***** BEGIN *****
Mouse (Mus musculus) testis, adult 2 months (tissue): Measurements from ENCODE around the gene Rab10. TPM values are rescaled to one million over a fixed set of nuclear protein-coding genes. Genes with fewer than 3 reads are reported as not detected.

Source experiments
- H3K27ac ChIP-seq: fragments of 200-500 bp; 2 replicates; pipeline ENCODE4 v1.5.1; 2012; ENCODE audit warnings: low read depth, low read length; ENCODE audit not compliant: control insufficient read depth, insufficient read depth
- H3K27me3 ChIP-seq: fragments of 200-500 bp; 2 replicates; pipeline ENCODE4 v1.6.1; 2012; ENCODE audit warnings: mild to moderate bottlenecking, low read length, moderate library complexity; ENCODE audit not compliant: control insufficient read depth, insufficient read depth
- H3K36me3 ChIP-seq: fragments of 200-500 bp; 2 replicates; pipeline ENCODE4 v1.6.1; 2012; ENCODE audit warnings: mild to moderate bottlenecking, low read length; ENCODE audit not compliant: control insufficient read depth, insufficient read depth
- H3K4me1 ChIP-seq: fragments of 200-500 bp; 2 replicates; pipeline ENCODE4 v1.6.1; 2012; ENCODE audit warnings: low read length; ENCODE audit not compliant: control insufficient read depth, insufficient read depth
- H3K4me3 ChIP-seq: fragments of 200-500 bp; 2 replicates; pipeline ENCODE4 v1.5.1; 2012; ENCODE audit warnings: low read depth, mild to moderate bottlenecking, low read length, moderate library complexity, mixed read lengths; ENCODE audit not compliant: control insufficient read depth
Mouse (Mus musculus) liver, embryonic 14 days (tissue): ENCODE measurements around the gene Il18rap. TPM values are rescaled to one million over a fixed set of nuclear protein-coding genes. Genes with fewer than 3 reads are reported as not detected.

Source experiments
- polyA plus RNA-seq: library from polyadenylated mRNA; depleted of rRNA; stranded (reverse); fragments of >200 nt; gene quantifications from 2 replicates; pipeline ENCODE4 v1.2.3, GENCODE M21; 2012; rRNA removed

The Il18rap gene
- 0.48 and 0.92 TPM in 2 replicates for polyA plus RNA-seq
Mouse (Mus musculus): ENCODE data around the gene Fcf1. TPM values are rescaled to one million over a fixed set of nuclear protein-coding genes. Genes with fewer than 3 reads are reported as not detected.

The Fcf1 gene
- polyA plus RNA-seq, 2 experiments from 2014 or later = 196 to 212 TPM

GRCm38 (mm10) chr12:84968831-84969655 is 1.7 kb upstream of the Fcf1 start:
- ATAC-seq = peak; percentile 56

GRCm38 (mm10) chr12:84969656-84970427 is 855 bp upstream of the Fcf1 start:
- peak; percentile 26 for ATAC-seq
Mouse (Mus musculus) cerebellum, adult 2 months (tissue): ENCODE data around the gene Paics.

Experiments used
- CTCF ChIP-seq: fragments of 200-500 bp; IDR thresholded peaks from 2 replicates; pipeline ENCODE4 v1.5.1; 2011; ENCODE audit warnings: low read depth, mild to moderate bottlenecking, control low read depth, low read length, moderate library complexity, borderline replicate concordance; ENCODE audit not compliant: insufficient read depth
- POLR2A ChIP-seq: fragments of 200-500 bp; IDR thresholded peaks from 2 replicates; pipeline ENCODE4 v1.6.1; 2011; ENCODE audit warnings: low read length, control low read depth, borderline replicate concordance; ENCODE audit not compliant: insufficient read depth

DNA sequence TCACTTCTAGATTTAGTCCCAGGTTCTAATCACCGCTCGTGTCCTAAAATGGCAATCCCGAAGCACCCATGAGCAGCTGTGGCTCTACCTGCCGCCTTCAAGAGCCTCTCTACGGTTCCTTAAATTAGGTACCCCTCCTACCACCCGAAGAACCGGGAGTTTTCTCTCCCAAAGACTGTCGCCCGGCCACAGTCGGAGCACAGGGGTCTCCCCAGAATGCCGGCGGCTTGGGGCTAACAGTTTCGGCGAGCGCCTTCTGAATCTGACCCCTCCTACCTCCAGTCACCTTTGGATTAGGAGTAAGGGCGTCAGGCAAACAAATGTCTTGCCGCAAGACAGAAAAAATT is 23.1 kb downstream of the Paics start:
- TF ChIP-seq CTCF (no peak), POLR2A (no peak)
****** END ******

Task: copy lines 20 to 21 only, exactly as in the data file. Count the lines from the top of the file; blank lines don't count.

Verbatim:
Mouse (Mus musculus) cerebellum, adult 2 months (tissue): ENCODE data around the gene Paics.

Experiments used